Question: My on-and-off-again boyfriend said he loves me and feels I'd be the "perfect" woman for him - if only I were in better shape.
Part of me thinks, "Screw you," and the other part acknowledges I could stand to lose 30 pounds.
We broke up, and I've lost 12 pounds; now I'm stuck wondering if I should share my progress and talk about reconciliation (he tried to get back together already) or be happy that I'm getting healthier for me and leave him in the past. - Losing Weight
Answer: What happens if you go through a stretch when you can't exercise? Put on a lot of baby weight that you struggle to lose? Develop a health condition or take medication that involves weight gain? Or simply go back to this extra weight as your default body position, which is common?
"Off again" is where this relationship belongs, unless you think it sounds appealing to have someone's love conditioned upon something no one can promise to control - oh, and, bonus! Conditioned upon your service to him and his preferences!
Kindness, absolutely; fidelity, sure; hard work, quite useful; curiosity, great idea; compassion, can't say enough good things about it; flexibility, a great gift you can give to each other. But physical appearance? Since when was it your job to be perfect for anyone?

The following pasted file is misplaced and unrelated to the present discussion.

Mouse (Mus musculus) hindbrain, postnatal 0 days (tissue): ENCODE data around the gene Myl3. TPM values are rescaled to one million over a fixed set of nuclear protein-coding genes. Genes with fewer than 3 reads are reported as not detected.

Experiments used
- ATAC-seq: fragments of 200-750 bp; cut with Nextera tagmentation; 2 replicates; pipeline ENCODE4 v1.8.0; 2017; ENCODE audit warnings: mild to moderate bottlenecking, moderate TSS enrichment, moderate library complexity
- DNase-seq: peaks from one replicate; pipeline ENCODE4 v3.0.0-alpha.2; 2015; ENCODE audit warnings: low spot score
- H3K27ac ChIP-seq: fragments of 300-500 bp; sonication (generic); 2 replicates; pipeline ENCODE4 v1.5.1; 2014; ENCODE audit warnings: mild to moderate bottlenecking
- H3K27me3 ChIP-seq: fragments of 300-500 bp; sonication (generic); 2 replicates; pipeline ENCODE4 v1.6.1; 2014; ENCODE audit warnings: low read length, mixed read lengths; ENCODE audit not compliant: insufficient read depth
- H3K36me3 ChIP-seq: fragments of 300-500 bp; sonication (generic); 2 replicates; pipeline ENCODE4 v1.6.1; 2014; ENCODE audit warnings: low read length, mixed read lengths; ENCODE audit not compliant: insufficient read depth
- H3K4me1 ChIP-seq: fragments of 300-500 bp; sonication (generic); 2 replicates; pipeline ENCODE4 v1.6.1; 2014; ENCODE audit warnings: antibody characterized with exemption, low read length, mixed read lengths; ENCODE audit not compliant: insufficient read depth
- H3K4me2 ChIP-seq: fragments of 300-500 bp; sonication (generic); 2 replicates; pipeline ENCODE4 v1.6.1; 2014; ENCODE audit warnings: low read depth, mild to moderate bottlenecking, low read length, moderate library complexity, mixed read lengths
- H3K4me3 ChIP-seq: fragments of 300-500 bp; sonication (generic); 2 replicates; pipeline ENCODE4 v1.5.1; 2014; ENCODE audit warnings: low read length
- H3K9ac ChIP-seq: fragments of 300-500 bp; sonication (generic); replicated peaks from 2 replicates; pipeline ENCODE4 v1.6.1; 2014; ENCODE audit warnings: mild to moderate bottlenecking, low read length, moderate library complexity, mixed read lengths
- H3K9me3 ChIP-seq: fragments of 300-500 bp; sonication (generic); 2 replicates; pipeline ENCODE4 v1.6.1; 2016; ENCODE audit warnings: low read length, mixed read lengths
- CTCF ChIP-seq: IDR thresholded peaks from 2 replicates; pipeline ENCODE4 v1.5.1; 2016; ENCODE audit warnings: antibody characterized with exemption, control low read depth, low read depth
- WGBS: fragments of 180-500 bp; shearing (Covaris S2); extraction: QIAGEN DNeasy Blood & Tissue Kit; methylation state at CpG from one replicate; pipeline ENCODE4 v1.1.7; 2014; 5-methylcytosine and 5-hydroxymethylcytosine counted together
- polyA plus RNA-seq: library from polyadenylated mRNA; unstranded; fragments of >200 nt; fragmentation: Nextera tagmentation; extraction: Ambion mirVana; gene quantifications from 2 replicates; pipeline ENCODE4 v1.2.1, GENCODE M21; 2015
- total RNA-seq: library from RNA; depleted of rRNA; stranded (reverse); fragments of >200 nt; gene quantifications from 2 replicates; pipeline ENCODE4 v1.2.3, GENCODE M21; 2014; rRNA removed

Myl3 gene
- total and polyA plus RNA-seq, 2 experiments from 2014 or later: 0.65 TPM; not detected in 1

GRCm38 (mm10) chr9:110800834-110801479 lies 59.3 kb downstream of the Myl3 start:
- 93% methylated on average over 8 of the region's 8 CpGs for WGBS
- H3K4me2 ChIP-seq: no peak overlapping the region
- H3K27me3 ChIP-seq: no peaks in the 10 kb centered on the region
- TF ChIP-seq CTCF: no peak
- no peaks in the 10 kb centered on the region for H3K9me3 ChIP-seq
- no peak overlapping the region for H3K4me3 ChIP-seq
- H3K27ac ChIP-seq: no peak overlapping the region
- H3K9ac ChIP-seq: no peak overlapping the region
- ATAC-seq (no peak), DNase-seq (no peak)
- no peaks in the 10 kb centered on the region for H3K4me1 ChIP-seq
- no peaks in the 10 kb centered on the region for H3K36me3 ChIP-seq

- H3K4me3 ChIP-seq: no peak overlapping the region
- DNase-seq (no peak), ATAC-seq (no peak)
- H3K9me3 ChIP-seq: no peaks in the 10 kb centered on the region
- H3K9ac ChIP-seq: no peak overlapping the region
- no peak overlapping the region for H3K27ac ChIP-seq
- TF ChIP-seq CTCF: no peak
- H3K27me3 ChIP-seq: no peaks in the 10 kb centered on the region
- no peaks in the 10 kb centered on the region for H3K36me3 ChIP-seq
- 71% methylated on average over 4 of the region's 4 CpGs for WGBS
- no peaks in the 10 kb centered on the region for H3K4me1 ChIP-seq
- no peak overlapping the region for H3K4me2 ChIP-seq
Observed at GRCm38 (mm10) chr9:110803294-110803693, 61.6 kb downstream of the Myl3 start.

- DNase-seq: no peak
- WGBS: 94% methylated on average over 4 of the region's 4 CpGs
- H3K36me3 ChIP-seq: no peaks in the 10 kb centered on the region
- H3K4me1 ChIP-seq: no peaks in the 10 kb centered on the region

Imagine yourself asking of someone else what he asked of you. Would you feel right doing it? If you wouldn't do it, don't date it.
Re: Weight: Run! Yes - run, to find the person who will love you just the way you are. As you age, things sag, turn gray, get stretched, get less flexible. What you want is someone who can look at you with 30 extra pounds or no hair and say, "There is no one I would rather be with."
The bonus is, the person who will say that is much more likely to have your back, be compassionate and giving, kind and hardworking. - Anonymous
Answer: Or demonstrate the quality that is at the root of all of those behaviors: humility.
The mere notion that it's remotely OK to expect someone to change to suit your own ideals is breathtakingly arrogant, and arrogance makes for a foul-tempered roommate.
Now, I often advise couples to talk about suggestions and changes each person can make to help them get along better - a la, "When I'm upset, I'd appreciate it if you gave me a little time to collect my thoughts instead of talking it out right away" - but that's about relatively minor, behavioral accommodations, and based on an understanding that not everyone can or will change even in these ways, or has to, because ultimately partners are an as-is business.
Maybe the boyfriend won't be this way always, but for the purposes of the letter-writer or anyone else facing this kind of decision: Unless and until actual maturity is achieved and humility sets in, now is always.
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